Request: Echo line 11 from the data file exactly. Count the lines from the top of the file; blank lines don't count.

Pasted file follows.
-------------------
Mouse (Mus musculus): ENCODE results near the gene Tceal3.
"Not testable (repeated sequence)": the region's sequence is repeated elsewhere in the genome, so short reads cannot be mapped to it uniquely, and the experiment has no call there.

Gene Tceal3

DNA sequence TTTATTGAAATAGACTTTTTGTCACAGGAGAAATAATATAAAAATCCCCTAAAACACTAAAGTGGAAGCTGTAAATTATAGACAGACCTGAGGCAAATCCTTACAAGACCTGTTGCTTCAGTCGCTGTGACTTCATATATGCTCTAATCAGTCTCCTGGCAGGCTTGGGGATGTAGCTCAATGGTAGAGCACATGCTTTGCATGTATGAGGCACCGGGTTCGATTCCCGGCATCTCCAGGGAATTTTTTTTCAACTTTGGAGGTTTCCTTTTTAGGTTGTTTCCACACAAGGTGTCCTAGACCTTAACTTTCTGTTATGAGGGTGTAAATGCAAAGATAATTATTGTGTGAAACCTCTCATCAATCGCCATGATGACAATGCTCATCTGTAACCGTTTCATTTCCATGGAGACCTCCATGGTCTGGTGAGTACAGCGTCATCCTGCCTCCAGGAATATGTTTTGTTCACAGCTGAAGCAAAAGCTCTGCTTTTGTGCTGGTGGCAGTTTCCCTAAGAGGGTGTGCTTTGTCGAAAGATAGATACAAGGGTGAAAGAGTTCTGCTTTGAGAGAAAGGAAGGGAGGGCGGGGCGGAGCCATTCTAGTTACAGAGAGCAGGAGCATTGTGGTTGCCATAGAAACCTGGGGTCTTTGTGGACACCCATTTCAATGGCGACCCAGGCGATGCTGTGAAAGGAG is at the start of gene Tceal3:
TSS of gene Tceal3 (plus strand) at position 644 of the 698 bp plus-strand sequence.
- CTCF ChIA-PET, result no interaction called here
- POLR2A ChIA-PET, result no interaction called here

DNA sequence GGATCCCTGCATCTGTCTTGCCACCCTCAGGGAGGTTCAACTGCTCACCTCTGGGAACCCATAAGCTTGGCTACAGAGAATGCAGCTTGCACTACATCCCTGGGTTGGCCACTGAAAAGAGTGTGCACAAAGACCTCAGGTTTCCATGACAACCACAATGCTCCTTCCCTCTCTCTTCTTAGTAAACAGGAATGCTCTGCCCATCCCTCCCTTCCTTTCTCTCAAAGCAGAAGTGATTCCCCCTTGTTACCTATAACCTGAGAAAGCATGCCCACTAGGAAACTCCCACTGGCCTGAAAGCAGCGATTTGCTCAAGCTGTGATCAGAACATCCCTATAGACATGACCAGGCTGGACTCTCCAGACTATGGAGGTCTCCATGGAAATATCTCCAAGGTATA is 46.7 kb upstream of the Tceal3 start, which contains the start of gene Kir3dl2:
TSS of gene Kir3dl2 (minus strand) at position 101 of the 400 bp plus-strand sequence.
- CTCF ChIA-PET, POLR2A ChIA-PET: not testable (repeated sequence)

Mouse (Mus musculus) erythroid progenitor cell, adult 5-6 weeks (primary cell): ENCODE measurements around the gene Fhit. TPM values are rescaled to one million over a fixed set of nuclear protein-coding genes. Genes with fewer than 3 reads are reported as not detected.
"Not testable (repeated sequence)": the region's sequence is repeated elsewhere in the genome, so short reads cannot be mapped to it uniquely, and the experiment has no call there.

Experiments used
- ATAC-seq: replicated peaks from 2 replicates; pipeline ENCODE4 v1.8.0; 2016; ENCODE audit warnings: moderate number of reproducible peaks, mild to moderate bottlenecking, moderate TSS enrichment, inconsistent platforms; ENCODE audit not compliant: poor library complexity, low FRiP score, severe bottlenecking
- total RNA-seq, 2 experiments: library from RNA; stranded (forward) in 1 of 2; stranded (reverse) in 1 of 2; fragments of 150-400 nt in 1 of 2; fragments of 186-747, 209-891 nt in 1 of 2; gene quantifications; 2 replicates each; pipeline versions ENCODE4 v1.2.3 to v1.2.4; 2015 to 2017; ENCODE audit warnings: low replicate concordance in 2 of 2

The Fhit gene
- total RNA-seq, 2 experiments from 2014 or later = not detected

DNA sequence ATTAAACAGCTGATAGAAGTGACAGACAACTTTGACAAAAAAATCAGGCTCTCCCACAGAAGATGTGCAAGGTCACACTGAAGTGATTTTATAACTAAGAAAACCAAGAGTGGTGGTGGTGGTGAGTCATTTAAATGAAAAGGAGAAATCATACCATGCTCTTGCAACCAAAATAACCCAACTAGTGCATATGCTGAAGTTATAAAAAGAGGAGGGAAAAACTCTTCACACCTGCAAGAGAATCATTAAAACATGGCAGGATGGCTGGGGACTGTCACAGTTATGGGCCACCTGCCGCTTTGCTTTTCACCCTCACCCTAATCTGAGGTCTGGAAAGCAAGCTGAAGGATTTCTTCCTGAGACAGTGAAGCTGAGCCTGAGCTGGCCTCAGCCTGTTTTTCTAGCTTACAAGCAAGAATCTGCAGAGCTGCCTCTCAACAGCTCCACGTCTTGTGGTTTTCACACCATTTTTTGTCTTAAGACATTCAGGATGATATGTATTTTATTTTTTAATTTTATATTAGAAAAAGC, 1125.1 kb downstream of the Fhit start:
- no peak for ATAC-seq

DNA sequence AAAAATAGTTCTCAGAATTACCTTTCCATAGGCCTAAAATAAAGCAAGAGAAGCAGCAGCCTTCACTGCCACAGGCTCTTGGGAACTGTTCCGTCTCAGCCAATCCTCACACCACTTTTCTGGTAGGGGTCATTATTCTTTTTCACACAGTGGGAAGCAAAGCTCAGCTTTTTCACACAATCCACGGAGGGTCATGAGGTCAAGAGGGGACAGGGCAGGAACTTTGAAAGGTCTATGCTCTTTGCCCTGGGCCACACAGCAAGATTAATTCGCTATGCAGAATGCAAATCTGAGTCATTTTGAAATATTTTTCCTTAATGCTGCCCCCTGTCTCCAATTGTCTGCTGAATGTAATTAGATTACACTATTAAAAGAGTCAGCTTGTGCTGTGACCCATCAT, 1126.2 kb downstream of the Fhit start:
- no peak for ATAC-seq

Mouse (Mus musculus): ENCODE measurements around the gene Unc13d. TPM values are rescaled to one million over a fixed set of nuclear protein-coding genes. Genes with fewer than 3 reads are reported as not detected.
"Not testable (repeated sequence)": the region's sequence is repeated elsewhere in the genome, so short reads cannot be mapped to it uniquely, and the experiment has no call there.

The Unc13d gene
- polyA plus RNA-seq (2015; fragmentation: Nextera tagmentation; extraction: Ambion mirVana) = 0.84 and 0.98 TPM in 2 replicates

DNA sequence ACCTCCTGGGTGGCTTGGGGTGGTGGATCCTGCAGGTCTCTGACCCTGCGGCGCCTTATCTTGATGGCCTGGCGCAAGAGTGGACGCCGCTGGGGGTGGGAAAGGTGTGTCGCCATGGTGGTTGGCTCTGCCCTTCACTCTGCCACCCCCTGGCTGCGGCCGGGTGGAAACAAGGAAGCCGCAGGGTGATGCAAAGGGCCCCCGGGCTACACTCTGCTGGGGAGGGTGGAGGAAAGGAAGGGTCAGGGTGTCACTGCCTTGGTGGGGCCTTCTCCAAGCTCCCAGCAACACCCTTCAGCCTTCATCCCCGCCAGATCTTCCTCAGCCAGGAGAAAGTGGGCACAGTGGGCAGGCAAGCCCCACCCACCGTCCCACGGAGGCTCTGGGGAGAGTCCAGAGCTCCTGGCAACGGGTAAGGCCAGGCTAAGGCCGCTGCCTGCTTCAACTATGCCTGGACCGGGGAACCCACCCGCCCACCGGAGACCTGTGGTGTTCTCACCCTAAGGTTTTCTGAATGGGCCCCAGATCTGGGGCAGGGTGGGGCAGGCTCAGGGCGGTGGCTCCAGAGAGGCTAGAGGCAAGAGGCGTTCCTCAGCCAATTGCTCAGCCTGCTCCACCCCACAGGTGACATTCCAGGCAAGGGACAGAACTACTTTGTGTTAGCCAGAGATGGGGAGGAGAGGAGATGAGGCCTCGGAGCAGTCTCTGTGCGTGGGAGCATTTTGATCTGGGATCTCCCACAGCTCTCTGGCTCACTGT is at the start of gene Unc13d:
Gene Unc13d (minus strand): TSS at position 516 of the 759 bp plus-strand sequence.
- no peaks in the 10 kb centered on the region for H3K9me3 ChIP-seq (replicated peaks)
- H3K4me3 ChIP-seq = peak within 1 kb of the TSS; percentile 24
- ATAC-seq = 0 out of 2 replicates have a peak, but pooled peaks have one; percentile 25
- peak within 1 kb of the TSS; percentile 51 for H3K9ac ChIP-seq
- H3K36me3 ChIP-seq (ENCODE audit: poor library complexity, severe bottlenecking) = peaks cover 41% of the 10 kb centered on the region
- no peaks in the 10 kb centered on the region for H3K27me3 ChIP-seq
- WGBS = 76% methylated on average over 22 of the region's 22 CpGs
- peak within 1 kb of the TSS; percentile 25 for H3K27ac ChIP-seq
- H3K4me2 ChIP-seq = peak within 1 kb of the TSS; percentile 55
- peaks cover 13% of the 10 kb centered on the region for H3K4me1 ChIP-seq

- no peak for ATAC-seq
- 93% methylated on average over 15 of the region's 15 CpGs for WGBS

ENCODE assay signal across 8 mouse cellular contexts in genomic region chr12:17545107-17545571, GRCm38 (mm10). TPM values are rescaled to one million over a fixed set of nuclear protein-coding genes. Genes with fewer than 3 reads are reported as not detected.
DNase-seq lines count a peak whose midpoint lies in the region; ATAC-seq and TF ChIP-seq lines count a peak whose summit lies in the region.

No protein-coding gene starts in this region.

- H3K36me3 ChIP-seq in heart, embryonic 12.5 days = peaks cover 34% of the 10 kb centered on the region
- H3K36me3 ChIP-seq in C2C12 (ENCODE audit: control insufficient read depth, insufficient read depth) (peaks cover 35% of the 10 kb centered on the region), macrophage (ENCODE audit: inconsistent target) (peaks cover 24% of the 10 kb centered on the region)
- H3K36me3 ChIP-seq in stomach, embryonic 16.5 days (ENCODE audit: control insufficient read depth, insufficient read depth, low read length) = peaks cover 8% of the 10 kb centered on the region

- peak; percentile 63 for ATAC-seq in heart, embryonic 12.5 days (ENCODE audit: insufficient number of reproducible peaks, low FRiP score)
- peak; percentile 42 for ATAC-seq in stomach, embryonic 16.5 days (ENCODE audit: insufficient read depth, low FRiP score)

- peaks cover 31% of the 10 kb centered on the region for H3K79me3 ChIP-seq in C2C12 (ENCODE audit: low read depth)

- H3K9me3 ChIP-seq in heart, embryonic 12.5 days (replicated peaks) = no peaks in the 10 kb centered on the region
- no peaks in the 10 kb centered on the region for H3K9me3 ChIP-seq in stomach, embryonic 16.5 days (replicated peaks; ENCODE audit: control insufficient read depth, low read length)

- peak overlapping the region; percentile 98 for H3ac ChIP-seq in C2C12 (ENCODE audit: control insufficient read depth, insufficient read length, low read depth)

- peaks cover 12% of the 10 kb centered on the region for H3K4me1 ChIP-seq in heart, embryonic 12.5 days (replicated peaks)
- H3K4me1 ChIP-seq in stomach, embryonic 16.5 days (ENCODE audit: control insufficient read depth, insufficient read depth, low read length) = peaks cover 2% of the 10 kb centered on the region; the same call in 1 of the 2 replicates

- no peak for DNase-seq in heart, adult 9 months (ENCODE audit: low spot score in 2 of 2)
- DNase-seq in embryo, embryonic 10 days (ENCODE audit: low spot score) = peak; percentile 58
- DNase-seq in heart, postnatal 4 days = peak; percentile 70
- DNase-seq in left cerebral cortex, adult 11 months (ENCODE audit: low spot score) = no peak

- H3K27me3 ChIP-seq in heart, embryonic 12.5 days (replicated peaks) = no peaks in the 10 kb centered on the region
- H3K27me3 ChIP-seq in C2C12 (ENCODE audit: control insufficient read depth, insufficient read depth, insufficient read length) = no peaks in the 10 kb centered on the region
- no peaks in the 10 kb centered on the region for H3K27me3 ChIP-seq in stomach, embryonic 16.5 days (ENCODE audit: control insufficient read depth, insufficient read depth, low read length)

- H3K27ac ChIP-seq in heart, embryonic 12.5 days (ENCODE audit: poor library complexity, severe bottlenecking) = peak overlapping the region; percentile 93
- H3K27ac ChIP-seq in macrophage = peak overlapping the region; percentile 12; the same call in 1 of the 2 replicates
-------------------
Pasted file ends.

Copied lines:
Mouse (Mus musculus) erythroid progenitor cell, adult 5-6 weeks (primary cell): ENCODE measurements around the gene Fhit. TPM values are rescaled to one million over a fixed set of nuclear protein-coding genes. Genes with fewer than 3 reads are reported as not detected.